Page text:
Debra and I toured the Waterford glass factory, where craftsmen study for eight years before becoming master glassblowers, cutters, polishers, and engravers. Many of the workers openly displayed posters sympathetic to the Irish Republican Army and opposing conditions in the H-Block prison in Northern Ireland where many IRA members are held. We were to see support for the prisoners all across Ireland.

According to the phone book, there are no Heaphys left in County Waterford. Only a dozen Heaphys are listed in all of Ireland, so the name is as rare there as it is in the United States. We left Waterford without learning anything more about the history of the Heaphy family there, but with a strong feeling about the sort of city that my ancestors of over 300 years ago probably lived in.

We then drove about 15 miles north to Thomastown in County Kilkenny. From the pay phone of a local pub, I called the number listed for Daniel Heafey in Thomastown. A woman answered who identified herself as Annie Heafey. After I introduced myself and explained why I had called, she invited us over for tea.

Annie Heafey, a friendly woman of perhaps 60, is the widow of Daniel Heafey. Her husband, who was a blacksmith, died several years ago. She lives in a neat, modern little house not far from the center of the town. When we sat down to talk to her, the first thing we discussed was the difference in the spelling of our names. She said that she thought that the family name had been spelled Heaphy in the past, and said that she occasionally received mail with the name spelled that way. Her husband's male ancestors had been blacksmiths for several generations, also, and had come to Thomastown from County Tipperary around the time of the potato famine nearly 150 years ago. Her husband's livelihood, and that of his ancestors, was largely dependent on a large English-owned estate in the area. She knew nothing of any family ties to the Waterford area.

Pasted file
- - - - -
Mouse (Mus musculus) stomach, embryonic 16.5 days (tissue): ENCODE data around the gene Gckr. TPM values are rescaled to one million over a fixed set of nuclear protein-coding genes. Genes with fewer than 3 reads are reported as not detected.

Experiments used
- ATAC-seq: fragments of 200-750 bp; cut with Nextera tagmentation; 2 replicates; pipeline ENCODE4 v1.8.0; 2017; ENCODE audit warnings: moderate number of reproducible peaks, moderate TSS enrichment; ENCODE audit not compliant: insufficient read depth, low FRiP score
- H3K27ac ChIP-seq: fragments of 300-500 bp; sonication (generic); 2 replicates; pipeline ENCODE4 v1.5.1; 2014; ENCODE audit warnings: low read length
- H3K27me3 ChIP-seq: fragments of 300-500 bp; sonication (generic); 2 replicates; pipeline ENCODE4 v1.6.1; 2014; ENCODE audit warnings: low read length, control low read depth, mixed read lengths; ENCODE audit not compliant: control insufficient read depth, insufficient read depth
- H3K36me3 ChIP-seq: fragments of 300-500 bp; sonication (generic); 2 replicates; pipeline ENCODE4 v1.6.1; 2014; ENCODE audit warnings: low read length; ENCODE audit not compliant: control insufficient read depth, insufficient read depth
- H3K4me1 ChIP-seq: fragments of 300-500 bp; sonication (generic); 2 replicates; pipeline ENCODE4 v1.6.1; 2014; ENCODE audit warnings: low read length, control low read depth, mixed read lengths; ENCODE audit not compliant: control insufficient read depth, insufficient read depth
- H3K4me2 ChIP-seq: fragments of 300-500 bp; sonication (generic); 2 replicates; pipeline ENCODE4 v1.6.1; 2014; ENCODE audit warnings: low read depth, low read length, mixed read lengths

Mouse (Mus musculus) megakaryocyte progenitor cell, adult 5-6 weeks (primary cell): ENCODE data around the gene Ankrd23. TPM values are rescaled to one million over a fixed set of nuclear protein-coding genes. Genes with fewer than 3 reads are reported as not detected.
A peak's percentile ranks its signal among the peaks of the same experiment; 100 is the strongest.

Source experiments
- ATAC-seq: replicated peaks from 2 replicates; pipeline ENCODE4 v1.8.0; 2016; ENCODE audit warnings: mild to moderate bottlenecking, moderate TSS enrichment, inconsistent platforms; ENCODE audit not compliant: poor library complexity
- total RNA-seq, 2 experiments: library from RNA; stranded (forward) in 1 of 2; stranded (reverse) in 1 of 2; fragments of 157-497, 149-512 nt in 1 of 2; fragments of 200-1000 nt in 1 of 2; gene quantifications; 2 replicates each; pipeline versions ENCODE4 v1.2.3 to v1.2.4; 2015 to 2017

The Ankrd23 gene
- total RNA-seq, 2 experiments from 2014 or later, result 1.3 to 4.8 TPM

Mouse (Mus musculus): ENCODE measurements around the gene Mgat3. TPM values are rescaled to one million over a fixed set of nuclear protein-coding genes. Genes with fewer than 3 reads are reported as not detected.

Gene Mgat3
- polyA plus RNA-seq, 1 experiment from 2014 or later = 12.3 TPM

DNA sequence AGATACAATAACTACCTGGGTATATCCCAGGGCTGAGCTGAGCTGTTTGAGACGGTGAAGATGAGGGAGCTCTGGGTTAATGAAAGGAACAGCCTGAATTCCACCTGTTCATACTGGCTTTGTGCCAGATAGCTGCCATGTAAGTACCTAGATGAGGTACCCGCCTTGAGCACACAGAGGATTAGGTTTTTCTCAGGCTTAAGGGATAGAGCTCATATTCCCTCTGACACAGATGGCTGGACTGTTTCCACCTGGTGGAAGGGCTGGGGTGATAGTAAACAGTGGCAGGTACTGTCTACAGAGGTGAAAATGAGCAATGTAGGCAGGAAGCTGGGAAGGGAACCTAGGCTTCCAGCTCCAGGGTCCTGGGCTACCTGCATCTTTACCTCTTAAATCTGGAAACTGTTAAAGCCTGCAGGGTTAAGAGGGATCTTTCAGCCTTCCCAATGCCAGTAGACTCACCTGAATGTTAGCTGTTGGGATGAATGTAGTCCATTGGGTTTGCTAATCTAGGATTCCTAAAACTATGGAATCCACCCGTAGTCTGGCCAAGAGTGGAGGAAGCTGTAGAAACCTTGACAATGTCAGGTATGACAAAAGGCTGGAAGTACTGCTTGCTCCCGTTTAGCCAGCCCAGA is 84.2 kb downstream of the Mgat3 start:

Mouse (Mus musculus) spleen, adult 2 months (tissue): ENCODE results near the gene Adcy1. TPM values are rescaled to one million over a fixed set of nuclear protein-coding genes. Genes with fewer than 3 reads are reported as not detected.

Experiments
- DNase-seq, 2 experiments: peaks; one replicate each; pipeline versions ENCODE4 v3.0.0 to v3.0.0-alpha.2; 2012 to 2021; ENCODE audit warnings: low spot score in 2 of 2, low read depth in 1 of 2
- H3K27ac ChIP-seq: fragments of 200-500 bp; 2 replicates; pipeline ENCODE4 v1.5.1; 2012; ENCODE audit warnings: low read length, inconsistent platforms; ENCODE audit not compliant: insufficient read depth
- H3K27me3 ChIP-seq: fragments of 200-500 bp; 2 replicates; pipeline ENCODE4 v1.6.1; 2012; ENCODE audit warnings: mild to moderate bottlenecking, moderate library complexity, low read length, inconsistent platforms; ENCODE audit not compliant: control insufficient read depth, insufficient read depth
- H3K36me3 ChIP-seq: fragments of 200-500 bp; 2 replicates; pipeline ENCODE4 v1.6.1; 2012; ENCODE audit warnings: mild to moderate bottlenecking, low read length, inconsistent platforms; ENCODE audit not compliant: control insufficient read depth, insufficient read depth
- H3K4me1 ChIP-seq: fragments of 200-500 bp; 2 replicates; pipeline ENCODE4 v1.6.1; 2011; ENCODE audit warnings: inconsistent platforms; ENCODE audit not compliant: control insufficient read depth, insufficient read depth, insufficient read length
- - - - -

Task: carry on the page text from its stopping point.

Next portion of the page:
Mrs. Heafey is a seemingly-devout Catholic, with a colorful framed certificate of blessing from one of the popes on her living room wall. However, during a conversation about our recent visit to Jerusalem, she made a revealing comment. I mentioned that, while in Jerusalem, we had visited two different places alleged to be the tomb where Jesus Christ was buried - the Church of the Holy Sepulchre and the Garden Tomb. After briefly discussing the different views of the different Christian denominations on the issue of where Christ was buried, I was surprised to hear here comment that sometimes she wondered whether the crucifixion and resurrection had ever really happened, or whether these events were only mythical. Perhaps her faith is not as deep as one might think from the open display of religious artifacts which is so common in Ireland. We left Annie Heafey's home feeling that we had made a new friend, and agreeing that it was nice to imagine that we were distantly related, even if it was impossible to say so for sure.

We drove west through central Ireland, passing through Cashel, Tipperary and Limerick on the way to John Heaphy's home town in County Clare. We spent that night in Ennis, the nearest town of any size to the village of Ballynacally, which is so small that it does not appear on most maps. The next day, we drove towards Ballynacally, stopping at the parish church on the outreaches of the village. The current church was built in the 1860's, long after my ancestor left the area. We went to the rectory, and asked to speak to the parish priest.